If you reach way back to Adobe’s Lightroom 1.1 build you will find the clarity slider. After its introduction wayyyy back then the clarity slider has been a favorite weapon of most landscape and even portrait photographers. This slider is a personal favorite of mine just as it is the professed secret love of many Lightroom users. It adds a little “punch” to your photographs and can work wonders with portraits, landscapes, and virtually any other image that appears to be a little visually flat. And now in Lightroom Classic CC, the clarity slider is still going strong.
But what does the clarity slider do specifically? In this article we’re going to talk about how the clarity slider works and how you can use it more effectively to bring out the full potential of your images.
How Does the Clarity Slider Work?
When we adjust clarity, we are essentially adjusting the contrast of our photo.The difference is that instead of the entire tonal range being adjusted, the clarity slider targets the midtones only. This give the overall illusion of the image become more clear. Look at this histogram of the image above before the clarity was increased by+60…
Now, look at that same histogram after the boost in clarity
The blacks and highlights haven’t been affected very much but the midtones certainly have. And that’s the great thing about the clarity slider: it is far less likely to wash out detail in the areas which are already bright or already dark. This makes it a great tool when working with textures(insert link to texture article) with scenes which need a good bit more contrast without going into overkill in the shadows and highlights. Speaking of overkill…or rather over’clear’(haha)…the next section will talk about some things to watch out for when using the clarity slider.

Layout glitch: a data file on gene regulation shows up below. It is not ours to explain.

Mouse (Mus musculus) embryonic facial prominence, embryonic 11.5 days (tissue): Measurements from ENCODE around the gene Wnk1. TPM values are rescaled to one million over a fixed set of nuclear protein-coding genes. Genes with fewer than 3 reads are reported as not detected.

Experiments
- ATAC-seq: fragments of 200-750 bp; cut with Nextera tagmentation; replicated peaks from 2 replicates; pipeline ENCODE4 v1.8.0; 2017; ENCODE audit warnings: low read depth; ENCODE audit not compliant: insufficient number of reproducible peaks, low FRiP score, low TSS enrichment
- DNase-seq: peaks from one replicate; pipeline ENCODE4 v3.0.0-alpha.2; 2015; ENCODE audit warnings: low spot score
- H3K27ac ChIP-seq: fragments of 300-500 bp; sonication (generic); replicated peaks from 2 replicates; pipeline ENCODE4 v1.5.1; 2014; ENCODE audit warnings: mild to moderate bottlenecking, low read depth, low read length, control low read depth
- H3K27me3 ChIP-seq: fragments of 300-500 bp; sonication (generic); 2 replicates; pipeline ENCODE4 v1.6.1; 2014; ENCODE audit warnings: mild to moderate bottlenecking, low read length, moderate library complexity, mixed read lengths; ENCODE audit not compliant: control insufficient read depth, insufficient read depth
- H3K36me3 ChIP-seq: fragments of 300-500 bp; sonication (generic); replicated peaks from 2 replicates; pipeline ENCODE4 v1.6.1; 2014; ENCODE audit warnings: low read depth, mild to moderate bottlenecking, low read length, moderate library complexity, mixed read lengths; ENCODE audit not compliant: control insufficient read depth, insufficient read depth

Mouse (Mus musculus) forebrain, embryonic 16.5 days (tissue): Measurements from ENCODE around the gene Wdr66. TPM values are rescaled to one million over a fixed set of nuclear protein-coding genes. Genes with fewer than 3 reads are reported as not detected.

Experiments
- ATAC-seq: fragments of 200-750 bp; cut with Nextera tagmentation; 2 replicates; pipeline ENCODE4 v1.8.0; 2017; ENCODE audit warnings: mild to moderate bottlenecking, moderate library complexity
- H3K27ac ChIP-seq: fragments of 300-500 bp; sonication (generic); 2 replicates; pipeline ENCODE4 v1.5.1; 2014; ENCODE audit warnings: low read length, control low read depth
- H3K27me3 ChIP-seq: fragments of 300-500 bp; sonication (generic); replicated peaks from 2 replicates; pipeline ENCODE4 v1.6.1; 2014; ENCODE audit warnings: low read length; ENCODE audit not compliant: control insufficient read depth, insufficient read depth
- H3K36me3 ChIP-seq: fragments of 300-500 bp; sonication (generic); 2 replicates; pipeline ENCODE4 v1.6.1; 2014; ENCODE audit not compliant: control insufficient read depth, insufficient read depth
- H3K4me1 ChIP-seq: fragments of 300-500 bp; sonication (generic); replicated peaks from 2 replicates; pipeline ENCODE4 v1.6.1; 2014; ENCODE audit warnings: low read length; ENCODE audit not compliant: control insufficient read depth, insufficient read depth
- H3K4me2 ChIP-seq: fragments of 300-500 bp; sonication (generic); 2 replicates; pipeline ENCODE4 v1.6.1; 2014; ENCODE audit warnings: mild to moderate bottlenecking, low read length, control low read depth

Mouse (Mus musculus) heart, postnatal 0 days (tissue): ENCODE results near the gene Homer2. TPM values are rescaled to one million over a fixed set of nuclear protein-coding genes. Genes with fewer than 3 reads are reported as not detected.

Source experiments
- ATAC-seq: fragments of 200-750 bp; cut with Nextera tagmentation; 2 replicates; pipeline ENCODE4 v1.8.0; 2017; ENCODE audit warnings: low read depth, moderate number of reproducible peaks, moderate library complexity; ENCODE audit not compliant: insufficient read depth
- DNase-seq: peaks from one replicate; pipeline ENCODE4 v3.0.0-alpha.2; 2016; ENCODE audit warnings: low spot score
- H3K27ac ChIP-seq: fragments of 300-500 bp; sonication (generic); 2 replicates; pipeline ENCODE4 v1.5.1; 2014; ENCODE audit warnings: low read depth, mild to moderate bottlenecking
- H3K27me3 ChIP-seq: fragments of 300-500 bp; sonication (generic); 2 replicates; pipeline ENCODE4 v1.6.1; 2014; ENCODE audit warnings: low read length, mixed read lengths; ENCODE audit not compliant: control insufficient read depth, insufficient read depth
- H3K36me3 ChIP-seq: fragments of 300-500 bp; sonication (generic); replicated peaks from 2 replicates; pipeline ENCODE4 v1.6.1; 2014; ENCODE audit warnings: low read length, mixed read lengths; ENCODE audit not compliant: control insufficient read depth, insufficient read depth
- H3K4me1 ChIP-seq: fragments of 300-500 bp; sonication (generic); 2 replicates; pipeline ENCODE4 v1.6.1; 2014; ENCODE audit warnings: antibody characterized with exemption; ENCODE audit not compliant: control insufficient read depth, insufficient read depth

How NOT to Apply Clarity
Granted, every photo is going to be different, so there are no real “rules” when it comes to using the clarity slider(or anything else in photography) to adjust your images. That being said, a general guideline that will help you immensely is the good ol’ fashioned “less is more” approach. While there clarity slider works great to add some extra power in your photograph it can also cause some unsightly side effects if abused.
Here’s a photo where the clarity has been cranked to +100. Notice anything?
On top of the entire scene now looking a little unnatural, when we zoom in we can see the real problem with using the clarity slider too liberally.
Those dreaded halos. I hate them, and honestly, you probably should as well. They are caused by the pixels around high contrast areas becoming too separated from the pixels surrounding them which adds up to the bright banding around those areas. To remedy this, try adjusting clarity locally using the radial or graduated filter or the adjustment brush. If all else falls, simply back off the clarity a bit. In almost all cases less contrast will be more preferable than that dastardly halo effect.While Adobe has drastically refined the performance of the clarity slider in recent years the over clearing a photo can still be problematic. Also note the halo effect is worsened when coupling too much clarity along with too much sharpening as happened with the image above..
Final thoughts on Clarity
The clarity slider is a great tool. It helps us to increase contrast in the midtone luminosity range while avoiding blown out highlights and burnt out shadows. I use it to some extent in virtually every photograph I process. That being said, as awesome as the clarity slider can be, it can also work against you if you push it too far. Always remember to keep things in the scope of the reality you wish to present to the viewer and don’t over clarify your images. On the flip side of that you should also not be afraid to actually lessen the clarity in some of your images. It can actually smooth out skin tones and impart a nice soft contrast to a landscape. With a little bit of knowledge the clarity slider can open up entirely new post processing opportunities that you might not have considered!